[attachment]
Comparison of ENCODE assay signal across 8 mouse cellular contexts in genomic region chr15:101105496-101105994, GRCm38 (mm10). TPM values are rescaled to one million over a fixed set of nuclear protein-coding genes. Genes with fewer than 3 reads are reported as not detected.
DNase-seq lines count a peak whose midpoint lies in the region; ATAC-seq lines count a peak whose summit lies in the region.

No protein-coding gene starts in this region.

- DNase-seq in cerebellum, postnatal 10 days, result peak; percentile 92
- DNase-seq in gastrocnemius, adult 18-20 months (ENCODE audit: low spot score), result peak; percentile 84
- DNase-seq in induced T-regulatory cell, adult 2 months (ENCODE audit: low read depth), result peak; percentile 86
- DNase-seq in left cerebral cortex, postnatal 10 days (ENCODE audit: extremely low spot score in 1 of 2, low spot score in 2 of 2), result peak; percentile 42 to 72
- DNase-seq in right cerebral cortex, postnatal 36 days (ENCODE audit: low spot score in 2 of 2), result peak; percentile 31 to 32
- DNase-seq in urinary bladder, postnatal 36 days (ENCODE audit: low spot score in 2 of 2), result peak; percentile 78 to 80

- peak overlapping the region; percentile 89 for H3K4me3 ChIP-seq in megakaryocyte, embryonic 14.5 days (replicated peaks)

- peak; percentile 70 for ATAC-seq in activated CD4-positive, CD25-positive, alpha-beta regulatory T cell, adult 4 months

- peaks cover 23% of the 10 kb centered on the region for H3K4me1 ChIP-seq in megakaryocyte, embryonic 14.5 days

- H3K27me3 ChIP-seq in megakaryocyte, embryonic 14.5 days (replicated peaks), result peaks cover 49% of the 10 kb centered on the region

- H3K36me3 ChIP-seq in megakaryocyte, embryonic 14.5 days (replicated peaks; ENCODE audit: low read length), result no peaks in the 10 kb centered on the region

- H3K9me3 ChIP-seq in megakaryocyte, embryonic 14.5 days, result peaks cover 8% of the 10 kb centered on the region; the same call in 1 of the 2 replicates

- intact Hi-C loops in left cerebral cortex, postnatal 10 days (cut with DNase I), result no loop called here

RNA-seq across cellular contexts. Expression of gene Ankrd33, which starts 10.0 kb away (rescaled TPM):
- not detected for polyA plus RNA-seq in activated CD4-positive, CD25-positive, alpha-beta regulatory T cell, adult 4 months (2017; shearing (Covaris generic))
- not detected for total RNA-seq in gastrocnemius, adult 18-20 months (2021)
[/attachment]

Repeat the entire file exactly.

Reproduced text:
Comparison of ENCODE assay signal across 8 mouse cellular contexts in genomic region chr15:101105496-101105994, GRCm38 (mm10). TPM values are rescaled to one million over a fixed set of nuclear protein-coding genes. Genes with fewer than 3 reads are reported as not detected.
DNase-seq lines count a peak whose midpoint lies in the region; ATAC-seq lines count a peak whose summit lies in the region.

No protein-coding gene starts in this region.

- DNase-seq in cerebellum, postnatal 10 days, result peak; percentile 92
- DNase-seq in gastrocnemius, adult 18-20 months (ENCODE audit: low spot score), result peak; percentile 84
- DNase-seq in induced T-regulatory cell, adult 2 months (ENCODE audit: low read depth), result peak; percentile 86
- DNase-seq in left cerebral cortex, postnatal 10 days (ENCODE audit: extremely low spot score in 1 of 2, low spot score in 2 of 2), result peak; percentile 42 to 72
- DNase-seq in right cerebral cortex, postnatal 36 days (ENCODE audit: low spot score in 2 of 2), result peak; percentile 31 to 32
- DNase-seq in urinary bladder, postnatal 36 days (ENCODE audit: low spot score in 2 of 2), result peak; percentile 78 to 80

- peak overlapping the region; percentile 89 for H3K4me3 ChIP-seq in megakaryocyte, embryonic 14.5 days (replicated peaks)

- peak; percentile 70 for ATAC-seq in activated CD4-positive, CD25-positive, alpha-beta regulatory T cell, adult 4 months

- peaks cover 23% of the 10 kb centered on the region for H3K4me1 ChIP-seq in megakaryocyte, embryonic 14.5 days

- H3K27me3 ChIP-seq in megakaryocyte, embryonic 14.5 days (replicated peaks), result peaks cover 49% of the 10 kb centered on the region

- H3K36me3 ChIP-seq in megakaryocyte, embryonic 14.5 days (replicated peaks; ENCODE audit: low read length), result no peaks in the 10 kb centered on the region

- H3K9me3 ChIP-seq in megakaryocyte, embryonic 14.5 days, result peaks cover 8% of the 10 kb centered on the region; the same call in 1 of the 2 replicates

- intact Hi-C loops in left cerebral cortex, postnatal 10 days (cut with DNase I), result no loop called here

RNA-seq across cellular contexts. Expression of gene Ankrd33, which starts 10.0 kb away (rescaled TPM):
- not detected for polyA plus RNA-seq in activated CD4-positive, CD25-positive, alpha-beta regulatory T cell, adult 4 months (2017; shearing (Covaris generic))
- not detected for total RNA-seq in gastrocnemius, adult 18-20 months (2021)